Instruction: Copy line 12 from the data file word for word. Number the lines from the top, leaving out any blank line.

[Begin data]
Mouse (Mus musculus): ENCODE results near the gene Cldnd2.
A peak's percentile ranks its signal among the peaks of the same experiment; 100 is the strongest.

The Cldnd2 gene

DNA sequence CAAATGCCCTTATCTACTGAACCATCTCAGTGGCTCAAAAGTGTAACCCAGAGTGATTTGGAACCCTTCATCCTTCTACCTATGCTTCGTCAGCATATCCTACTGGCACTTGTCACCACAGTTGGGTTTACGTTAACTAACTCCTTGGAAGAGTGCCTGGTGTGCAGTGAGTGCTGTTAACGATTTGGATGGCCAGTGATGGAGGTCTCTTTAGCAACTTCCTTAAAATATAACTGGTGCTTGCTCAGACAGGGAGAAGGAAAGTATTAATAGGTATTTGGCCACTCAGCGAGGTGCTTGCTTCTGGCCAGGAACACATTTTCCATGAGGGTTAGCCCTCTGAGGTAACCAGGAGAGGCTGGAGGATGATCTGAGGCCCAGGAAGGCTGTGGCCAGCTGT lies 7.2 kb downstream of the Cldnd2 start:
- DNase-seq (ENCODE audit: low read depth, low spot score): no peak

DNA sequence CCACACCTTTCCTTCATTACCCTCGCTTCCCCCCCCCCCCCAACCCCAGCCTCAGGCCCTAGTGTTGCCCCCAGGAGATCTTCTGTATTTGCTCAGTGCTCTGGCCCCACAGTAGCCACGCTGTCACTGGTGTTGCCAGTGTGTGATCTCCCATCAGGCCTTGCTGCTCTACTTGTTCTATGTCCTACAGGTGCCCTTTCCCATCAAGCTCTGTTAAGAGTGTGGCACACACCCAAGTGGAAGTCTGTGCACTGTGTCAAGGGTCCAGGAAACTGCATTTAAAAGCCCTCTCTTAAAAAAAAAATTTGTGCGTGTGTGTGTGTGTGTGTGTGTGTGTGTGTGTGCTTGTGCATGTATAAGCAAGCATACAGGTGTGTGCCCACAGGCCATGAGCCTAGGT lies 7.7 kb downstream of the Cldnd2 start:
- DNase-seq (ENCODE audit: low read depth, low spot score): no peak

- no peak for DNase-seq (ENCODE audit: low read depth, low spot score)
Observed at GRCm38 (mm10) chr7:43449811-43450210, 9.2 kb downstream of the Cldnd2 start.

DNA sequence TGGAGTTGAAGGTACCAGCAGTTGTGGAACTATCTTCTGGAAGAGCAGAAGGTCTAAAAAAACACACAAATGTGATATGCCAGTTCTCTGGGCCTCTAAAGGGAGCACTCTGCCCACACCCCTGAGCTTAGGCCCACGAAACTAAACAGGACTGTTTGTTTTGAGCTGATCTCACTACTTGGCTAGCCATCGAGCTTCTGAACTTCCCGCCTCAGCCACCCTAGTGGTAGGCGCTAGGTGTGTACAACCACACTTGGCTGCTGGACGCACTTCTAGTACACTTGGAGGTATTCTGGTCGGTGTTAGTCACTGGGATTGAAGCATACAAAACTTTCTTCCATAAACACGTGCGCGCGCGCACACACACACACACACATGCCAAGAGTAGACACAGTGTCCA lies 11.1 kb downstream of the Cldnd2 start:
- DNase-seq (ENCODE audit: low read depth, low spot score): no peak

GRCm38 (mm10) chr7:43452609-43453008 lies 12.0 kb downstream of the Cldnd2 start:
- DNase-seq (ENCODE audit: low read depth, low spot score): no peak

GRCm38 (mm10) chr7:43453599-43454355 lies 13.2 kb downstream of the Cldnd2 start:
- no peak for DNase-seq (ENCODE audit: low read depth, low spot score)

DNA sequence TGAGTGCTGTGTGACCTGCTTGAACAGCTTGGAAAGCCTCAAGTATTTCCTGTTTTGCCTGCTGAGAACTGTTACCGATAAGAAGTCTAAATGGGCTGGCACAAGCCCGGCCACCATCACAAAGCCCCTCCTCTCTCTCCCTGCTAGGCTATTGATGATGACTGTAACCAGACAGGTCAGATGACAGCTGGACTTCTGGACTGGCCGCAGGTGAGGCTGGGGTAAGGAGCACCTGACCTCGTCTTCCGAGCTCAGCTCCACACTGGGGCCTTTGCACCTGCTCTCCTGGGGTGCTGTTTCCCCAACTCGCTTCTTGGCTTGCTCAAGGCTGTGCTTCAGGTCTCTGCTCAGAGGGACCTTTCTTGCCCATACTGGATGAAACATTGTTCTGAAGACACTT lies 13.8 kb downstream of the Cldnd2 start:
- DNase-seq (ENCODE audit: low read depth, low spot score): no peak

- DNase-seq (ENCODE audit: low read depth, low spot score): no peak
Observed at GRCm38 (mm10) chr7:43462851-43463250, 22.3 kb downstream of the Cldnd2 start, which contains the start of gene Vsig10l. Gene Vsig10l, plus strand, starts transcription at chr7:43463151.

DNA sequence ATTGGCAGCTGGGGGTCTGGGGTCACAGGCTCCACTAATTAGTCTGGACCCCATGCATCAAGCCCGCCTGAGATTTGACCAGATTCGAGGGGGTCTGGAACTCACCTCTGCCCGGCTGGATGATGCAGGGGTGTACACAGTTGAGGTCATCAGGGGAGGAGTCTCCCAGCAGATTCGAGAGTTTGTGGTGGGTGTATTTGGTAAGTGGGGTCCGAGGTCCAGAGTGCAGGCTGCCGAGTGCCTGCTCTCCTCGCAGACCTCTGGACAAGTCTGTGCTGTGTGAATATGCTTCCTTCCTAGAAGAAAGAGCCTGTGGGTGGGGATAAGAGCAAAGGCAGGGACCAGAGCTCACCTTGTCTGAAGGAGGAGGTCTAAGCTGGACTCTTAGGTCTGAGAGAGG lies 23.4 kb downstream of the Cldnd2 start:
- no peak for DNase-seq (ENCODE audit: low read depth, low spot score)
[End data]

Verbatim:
GRCm38 (mm10) chr7:43452609-43453008 lies 12.0 kb downstream of the Cldnd2 start: